Another reason I feel strongly about observing Blue Christmas in the way we are this morning is that, while I suspect most of us, in most years, experience the joy, merriment and hope of the holiday season, it is also true that our lives can change—sometimes tragically—in the blinking of an eye. I’m thinking of those who’ve lost loved ones over the past year. Christmas can be so hard in the midst of grief. And I’m thinking of the Benson and Mills families, who lost three family members in last weekend’s shooting in Manchester. And I’m thinking of Christine Keith, and her son, 14-year-old son Isaac Miller. Christine was a Unitarian Universalist from the Lansing, MI area. She and Isaac were shot and killed in a similar domestic violence tragedy a week ago Thursday. And I’m thinking of the people of Newtown, Connecticut, marking the one-year anniversary of the mass shooting at Sandy Hook elementary school.
Human beings are resilient in so many ways. We have such incredible capacity to meet challenges and to persevere through hardship. But it’s also true that a fragility lingers at the edges of our lives and none of us can outwit it forever. Loneliness comes. Anxiety comes. Fear comes. Hopelessness comes. Pain comes. Illness comes. Death comes. It might not be us this year. But it might be us next year, or in five years. Naming it now not only affirms people who experience it now, but it prepares each of us for the day when we’re dreaming of a white Christmas, but everything’s gone blue.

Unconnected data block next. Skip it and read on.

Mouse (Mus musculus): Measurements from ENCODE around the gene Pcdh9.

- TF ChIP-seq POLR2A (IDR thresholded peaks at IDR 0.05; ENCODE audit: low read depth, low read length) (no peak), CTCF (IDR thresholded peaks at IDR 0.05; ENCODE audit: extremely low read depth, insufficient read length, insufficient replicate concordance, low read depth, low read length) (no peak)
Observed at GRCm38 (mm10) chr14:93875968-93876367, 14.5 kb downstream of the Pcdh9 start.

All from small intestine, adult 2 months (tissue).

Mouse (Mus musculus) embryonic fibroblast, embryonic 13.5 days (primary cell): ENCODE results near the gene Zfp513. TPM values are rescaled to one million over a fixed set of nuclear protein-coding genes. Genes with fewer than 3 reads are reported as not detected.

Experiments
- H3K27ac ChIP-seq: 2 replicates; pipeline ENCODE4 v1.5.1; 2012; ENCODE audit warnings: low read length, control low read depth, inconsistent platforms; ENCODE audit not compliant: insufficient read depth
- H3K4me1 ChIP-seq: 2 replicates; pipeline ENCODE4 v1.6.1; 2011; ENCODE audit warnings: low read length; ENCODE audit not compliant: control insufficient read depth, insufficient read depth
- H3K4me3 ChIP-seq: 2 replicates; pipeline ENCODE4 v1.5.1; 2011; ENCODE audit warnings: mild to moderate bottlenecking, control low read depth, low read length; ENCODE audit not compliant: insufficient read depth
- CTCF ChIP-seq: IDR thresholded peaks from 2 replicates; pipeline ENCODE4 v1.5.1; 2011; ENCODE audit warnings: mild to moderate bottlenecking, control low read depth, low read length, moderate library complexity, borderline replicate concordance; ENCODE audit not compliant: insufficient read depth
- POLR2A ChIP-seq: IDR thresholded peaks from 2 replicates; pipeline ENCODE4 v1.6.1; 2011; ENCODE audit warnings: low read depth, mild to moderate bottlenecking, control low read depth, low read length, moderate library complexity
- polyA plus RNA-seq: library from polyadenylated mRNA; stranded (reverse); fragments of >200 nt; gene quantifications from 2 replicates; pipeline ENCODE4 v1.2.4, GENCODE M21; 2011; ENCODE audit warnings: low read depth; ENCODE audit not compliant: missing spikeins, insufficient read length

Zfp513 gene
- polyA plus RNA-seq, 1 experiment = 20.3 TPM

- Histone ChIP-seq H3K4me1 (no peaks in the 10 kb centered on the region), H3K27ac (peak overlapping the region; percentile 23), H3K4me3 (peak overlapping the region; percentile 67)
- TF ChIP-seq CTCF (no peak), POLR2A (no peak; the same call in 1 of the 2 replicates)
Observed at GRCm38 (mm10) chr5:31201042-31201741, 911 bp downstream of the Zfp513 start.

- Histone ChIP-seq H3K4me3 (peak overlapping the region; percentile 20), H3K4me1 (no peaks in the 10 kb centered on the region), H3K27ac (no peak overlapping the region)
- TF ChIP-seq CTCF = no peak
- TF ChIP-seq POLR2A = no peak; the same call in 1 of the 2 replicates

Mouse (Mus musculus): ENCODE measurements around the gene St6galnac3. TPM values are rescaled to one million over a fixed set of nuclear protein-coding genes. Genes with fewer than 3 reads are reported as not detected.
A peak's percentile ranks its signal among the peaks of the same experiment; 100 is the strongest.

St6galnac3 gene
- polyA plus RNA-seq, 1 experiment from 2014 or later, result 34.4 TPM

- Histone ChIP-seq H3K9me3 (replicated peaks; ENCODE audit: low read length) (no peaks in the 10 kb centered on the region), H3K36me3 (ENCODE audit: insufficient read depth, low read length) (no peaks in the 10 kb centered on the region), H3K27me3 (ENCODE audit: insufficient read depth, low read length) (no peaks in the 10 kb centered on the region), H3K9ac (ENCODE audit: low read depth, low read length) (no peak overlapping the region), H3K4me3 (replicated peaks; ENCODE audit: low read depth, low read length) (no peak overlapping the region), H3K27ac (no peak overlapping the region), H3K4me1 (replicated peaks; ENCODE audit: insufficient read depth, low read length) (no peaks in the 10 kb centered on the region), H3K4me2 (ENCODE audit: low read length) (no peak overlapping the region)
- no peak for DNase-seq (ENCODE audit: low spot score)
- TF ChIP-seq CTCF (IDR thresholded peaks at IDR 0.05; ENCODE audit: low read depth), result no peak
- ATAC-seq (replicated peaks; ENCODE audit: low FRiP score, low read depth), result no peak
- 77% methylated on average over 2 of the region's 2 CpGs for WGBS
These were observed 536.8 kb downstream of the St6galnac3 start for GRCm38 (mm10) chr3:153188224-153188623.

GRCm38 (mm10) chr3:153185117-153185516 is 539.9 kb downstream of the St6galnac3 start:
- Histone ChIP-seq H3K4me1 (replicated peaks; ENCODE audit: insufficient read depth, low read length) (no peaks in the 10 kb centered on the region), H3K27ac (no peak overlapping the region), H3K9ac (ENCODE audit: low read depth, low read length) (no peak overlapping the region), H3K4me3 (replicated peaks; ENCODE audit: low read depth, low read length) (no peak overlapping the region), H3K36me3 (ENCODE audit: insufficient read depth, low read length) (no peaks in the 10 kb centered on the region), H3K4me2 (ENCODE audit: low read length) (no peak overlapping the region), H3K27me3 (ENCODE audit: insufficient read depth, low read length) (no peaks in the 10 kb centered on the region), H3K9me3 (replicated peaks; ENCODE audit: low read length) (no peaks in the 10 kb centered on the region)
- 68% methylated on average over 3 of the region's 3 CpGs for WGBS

And not only might it be us next year, or five years from now, but it’s also more than likely that it has been us at some point in the past. We each carry a bit of Blue Christmas with us every year. How many of us have had to endure a first Christmas without a beloved family member—a grandparent, a parent, a spouse, a child? How many of us have dealt with illness—our own or that of a loved one—through the course of a holiday season? How many of us have had years wherein the joy and merriment of Christmas was overpowered by some anxiety, fear, pain or grief?